...close to the battery? I know from my car audio days they always suggested as close to the battery as possible when running power from the battery. I assume that was because anything on the car would be considered a ground and could short easily enough so I assume in a marina environment you don't run into this issue as a ground is only present around the engine block or if you have a ground terminal installed remotely?
I was planning on re doing some connections at the battery for ease of removal and installation and was debating between a fused distro block vs non fused to save some money.
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05-19-2013, 01:53 PM #1Senior Member
- Join Date
- May 2010
- Muskoka, Ontario
What's with the oem wiring not being fused....
05-19-2013, 06:21 PM #2
The master fusing of the helm buss and stereo equipment should be within inches of the battery or battery switch. The purpose is not for the protection of the electronics and accessories. The intention is to protect the boat and boat occupants in the event of a boating accident. For example, a shorted 4-gauge wire could catch everything surrounding the cable on fire before the cable would burn through. The close proximity of the fusing is simply to reduce the exposure and risk. So now that we know the purpose of the fusing and the correct location, we know that a fused distribution is not the way to go for the master fusing. The fusing (or breaker) needs to be close the the battery or battery switch and the stereo distribution block should be on the amplifier panel as close to the amplifiers as possible. If you want redundant fusing at the amplifiers for any reason, whether the amplifiers have no self-protection or you want to independently fuse the smaller gauge extensions from the distribution block to the amplifiers, then you can. But if the distribution block is close to the amplifiers, the extension leads are very short, then you have minimal exposure and risk to protect at this location. One purpose of a distribution block is to keep the wiring clean and simple, meaning one heavy feed running the longest distance rather than multiple smaller feeds. So placing a fused distribution block at the battery makes little sense. Rarely is a distribution block needed at the battery or switch since either the battery or switch posts will easily accommodate three terminal lugs (alternator/starter feed, helm buss, and stereo supply) and there is generally no reason for any more.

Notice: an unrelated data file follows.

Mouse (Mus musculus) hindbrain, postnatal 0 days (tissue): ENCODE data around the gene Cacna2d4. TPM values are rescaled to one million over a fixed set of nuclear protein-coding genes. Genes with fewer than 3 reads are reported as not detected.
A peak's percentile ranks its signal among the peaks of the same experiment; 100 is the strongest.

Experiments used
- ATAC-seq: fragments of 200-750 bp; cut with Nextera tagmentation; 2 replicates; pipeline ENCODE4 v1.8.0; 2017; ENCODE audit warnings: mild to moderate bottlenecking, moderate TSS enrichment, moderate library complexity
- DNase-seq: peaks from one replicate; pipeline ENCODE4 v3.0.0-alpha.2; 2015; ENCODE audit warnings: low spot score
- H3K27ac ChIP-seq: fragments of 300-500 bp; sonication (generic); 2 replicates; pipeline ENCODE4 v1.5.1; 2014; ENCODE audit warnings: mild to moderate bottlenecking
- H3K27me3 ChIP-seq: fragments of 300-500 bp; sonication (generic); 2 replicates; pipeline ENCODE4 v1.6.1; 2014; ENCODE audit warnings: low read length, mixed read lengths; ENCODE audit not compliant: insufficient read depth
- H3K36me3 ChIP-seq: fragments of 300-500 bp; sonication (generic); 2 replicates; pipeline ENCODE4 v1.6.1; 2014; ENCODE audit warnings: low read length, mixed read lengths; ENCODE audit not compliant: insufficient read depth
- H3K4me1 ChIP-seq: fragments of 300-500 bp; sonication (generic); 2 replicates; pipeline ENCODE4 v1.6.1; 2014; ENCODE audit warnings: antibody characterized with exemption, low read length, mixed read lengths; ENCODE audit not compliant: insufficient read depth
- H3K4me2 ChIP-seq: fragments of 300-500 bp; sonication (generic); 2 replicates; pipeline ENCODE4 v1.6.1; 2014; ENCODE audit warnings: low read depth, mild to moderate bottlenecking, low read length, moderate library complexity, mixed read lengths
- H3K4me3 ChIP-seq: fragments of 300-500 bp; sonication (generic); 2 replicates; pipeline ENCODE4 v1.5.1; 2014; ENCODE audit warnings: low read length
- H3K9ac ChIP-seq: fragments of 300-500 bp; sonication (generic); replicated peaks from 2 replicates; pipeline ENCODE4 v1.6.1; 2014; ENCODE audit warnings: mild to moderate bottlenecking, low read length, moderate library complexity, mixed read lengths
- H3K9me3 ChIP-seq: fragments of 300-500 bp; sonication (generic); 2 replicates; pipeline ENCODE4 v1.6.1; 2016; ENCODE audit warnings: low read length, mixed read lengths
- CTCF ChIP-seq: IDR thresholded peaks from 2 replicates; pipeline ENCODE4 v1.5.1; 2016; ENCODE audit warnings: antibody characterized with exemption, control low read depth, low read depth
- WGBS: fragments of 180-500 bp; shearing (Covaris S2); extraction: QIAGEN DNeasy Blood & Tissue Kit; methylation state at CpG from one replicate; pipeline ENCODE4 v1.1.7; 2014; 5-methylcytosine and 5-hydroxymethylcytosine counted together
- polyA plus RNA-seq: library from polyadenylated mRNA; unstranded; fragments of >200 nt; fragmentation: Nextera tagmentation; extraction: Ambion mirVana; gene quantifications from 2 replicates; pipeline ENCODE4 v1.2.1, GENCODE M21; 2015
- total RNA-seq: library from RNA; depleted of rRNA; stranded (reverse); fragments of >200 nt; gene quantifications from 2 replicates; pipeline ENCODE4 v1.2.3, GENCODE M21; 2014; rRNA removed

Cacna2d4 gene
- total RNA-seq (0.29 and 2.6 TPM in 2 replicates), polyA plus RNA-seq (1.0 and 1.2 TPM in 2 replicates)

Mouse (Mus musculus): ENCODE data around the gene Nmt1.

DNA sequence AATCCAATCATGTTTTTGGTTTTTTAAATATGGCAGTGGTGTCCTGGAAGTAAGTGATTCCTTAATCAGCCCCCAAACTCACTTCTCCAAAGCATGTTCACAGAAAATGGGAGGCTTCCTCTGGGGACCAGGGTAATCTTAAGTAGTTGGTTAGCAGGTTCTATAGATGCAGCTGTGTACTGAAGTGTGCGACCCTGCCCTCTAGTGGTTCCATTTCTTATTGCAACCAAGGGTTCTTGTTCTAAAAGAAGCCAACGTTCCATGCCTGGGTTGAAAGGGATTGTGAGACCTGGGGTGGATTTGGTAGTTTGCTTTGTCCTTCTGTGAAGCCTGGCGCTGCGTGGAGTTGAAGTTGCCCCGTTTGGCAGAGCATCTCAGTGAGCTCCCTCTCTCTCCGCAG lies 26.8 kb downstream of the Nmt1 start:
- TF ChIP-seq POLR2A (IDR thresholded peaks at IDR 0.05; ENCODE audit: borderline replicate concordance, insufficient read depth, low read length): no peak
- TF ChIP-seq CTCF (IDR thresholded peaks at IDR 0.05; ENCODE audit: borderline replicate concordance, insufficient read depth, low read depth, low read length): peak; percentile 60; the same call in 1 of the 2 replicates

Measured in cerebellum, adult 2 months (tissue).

You cannot skip the fusing close to the battery regardless of your particular scheme and reasons.
If you have different reasons for a distribution block at the battery end beyond the considerations referenced above, then there is no reason not to.
05-19-2013, 09:04 PM #3Senior Member
- Join Date
- May 2010
- Muskoka, Ontario
Thanks for responding, I knew it should be fused to protect the wire from over current so I couldn't figure out why they would skip it, but looked again and saw the small breakers right beside the battery switch, so I am not scratching my head anymore why they would not fuse.
As for the distribution block, well it would replace the where the breakers are now, only I might put it right at the battery instead and have a short main feed so it has minimal exposure.
Right now all the breakers for the independent lines are all on the right wall where the battery's go so the leads are like 14 inches before they are fused so they are exposed.
Right now we have the dual battery setup and about 4 lines running to the pos terminal in addition to the stater cable, so its a pain trying to get them all on and tighten down the terminal.
05-20-2013, 09:10 AM #4
You can jumper a terminal lug off the input side of an existing breaker provided that the supply cable is adequate for the current demands of both circuits and both circuits are fused independently. But don't stack more than two at this junction point and make sure you use 1/4" lugs on 1/4" posts (typical of a breaker) as you need all the surface area contact possible.
Every main circuit, like the amplifiers and helm buss, should have their own fuse/breaker based on the cable size & length and the current draw.
I agree that four lugs could be one too many off the dual battery switch post. Not sure why you would have more than three. Certainly a distribution block would be used to eliminate redundant amplifier runs.